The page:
“the start of a period of classic left-right debates”?

BBC NI political editor Mark Devenport with a slightly different take on the message delivered to the Northern Ireland First and deputy First Ministers by the new Prime Minister than Brian noted.

By telling our ministers they can take the pain now or take it in the next financial year, the Prime Minister has posed the Stormont Executive with a difficult choice. Their track record on water charges and freezing rates would appear to indicate the Executive will choose procrastination (or what the Alliance termed in their recent manifesto “cheap populism.”)

And he points to a possible outbreak of actual politics…

So the Executive faces a dillemma over postponing cuts. Down the line it could also face a dillemma over the Conservative proposal for lowering Corporation Tax, because, as this blog has pointed out before, that will require cutting the budget elsewhere. The discussion on Good Morning Ulster today between a business advocate and a trade unionist could be just the start of a period of classic left-right debates dominating our local politics.

It could only be an improvement on what we currently have…

Of course, other events may prove much more influential.

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  • slug

    The UUP should continue with a moderate centre – right position on these issues.

    *A long term plan to increase private to public sector ratios

    *Selling off NI Water to pay for investment in transport links to airports

    *Lower corp tax paid for by water charges

    *Student fees rise in line with UK levels to pay for investments in the two Universities.

  • jim

    u forgot about the BRU cut that

  • slug

    In terms of social security, that does represent one of the major reasons our economy is so dependent. However, rather than cutting it directly, I would argue that investment in education and lower corp tax could both help alleviate the very low activity rate of NI – but its an awfully long term project!

  • To be honest with education we are over-educated enough. Time to start charging for it proper. Then only those who want to succeed will get there, not those who default onto degree pathways.

  • On the overall message from Cameron, I find it refreshing.

    God sometimes I wish he was CU commander in chief and be done with the local meaningless wrangling…

  • HarryJ

    Lower corp tax paid for by water charges……….

    so who pays for water then if the charges pay for corp tax

  • slug

    The user! Preferably metered.

  • I think Naomi Long’s election in East Belfast is partly to do with the lack of a left wing option for the unionist working class in the absense of the PUP

  • *Lower corp tax paid for by water charges

    Er, not quite. Water charges are needed even if corporation tax stays the same.

    Of course, we shouldn’t forget Reaganomics. Has anyone done the maths to see whether cutting corporation tax rates might increase total revenue?

  • Odhran Moses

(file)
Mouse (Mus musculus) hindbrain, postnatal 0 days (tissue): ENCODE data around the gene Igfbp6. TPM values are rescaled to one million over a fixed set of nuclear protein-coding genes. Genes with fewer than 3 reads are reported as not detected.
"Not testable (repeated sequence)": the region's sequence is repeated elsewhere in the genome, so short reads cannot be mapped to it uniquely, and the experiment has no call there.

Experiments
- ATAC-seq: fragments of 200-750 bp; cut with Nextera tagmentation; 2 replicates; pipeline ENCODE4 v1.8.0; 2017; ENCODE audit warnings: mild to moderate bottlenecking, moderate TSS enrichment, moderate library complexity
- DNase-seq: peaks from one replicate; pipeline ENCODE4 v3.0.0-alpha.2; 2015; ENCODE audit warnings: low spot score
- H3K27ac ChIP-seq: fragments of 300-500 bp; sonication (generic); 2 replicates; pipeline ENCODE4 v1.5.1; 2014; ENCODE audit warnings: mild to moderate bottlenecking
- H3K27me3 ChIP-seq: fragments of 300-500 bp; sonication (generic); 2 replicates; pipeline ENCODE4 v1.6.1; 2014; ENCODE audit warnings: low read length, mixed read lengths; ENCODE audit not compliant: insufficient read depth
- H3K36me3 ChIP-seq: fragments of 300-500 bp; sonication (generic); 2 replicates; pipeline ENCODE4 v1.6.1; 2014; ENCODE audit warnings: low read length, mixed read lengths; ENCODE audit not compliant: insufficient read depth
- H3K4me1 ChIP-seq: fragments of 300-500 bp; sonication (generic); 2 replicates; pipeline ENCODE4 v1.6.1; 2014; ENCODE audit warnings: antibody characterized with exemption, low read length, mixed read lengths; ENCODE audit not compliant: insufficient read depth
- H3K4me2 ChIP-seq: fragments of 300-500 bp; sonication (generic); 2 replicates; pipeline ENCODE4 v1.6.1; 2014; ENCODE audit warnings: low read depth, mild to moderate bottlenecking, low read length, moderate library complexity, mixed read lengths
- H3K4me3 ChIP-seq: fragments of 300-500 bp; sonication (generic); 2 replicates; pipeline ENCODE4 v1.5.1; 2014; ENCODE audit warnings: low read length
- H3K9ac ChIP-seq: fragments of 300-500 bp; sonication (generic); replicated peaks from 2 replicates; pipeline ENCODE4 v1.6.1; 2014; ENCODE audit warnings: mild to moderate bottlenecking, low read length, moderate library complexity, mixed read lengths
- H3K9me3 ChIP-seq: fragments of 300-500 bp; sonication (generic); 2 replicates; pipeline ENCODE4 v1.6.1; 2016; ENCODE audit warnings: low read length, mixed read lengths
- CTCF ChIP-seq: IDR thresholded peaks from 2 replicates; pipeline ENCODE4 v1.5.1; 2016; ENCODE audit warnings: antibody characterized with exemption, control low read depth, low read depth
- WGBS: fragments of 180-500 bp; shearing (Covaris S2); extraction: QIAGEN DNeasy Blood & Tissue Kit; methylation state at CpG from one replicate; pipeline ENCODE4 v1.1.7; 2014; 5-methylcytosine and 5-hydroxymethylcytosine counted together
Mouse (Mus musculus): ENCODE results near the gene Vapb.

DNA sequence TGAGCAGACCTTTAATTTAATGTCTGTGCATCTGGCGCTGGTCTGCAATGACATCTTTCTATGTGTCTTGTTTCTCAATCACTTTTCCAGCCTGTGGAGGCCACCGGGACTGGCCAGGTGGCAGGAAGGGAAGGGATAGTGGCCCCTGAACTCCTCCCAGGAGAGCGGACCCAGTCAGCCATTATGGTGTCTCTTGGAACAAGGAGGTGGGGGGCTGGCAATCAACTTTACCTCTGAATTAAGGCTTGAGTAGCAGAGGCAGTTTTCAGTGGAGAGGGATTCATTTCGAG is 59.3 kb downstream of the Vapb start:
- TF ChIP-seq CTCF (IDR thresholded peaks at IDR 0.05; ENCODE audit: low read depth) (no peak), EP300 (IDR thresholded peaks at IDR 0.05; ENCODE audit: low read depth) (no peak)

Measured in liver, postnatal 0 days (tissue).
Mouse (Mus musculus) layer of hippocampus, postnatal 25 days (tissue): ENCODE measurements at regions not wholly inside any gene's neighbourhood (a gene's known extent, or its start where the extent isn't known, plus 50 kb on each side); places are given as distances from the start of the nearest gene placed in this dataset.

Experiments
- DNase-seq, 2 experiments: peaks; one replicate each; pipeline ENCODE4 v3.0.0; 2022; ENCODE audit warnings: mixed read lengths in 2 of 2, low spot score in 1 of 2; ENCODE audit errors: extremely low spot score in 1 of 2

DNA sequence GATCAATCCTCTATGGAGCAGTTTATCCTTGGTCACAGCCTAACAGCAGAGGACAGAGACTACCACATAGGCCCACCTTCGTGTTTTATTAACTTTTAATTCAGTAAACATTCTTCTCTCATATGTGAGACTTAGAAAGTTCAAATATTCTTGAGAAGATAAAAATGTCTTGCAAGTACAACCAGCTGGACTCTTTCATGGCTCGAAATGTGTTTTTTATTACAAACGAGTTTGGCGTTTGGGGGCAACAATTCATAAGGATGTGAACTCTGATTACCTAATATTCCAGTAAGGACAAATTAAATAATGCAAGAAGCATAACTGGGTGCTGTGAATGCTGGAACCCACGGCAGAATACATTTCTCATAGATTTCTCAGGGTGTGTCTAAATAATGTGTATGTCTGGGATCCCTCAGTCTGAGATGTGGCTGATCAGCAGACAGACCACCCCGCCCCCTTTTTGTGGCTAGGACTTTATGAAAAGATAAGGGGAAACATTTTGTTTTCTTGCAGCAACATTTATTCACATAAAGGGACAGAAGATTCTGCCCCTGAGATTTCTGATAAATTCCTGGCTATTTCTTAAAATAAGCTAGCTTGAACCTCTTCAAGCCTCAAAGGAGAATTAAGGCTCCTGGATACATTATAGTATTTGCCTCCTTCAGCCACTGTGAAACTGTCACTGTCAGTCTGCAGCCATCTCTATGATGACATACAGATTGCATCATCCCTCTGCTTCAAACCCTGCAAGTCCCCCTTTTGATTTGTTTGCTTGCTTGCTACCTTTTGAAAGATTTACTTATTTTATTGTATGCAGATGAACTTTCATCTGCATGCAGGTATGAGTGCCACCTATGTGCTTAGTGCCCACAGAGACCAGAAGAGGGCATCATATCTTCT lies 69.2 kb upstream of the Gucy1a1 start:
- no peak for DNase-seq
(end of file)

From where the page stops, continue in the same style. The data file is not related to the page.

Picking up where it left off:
We’re going to have to swallow cuts of between £120 and £150m says Sammy.
    The corporation take is forecast at £42b by the Treasury.
    Yet the Brits are going to spend £40b plus on defence – this includes £14b per year in Afghanistan for the sake of paying for “our boys” to stand on the necks of poor Pashtun folk in order to secure a gas pipeline. Is this fair or wise?
    I can see scope for savings from the UK defence budget.
    Why not implement them and pass them on here where most people do not support the war?
    Oh, forgot, the democratic deficit. Electing a handful of MPs to Westminster means in a mininimum influence weighting akin to Albania during the Ottomon era.

  • Glencoppagagh

    ‘Why not implement them and pass them on here where most people do not support the war?’

    Because most people here are not net taxpayers.

  • Odhran Moses

    Fair point. Forgot this dysfunctional little fantasy land doesn’t work properly either.
    As we are not net taxpayers we may resign ourselves to doing exactly what the ubermenschen say and liking it.

  • Greenflag

    ‘but its an awfully long term project!’

    And thats a problem because none of the present elected politicians can see any further than the next election or two at most . NI will need a radical shock to the system but in present economic and political circumstances too radical a shock could have consequences beyond the economic.

    That’s a good line St Etienne

    ‘we re over educated enough ‘. I read recently graduated civil engineers are lining up in the USA for jobs as banqueting waiters so it probably won’t be long before a certain notorious cafe near a lock in Belfast will be attracting media studies and philosophy graduates as waitresses – as long as they have the right colour philosophy 😉

  • glencoppagagh

    Or we could cut our cloth. It’s a fantasy land for the public sector nomenklatura but not for anybody else.

  • Lionel Hutz

    Am I alone in thinking that the left/right wing division is pure nonsense these days. We all agree on capitalism. When it comes to choosing a left/right division within that most of it is nonsense. If you decide on an issue before you have heard all of the arguments you are an idiot. In an agreement on capitalism the best solution is pragmatism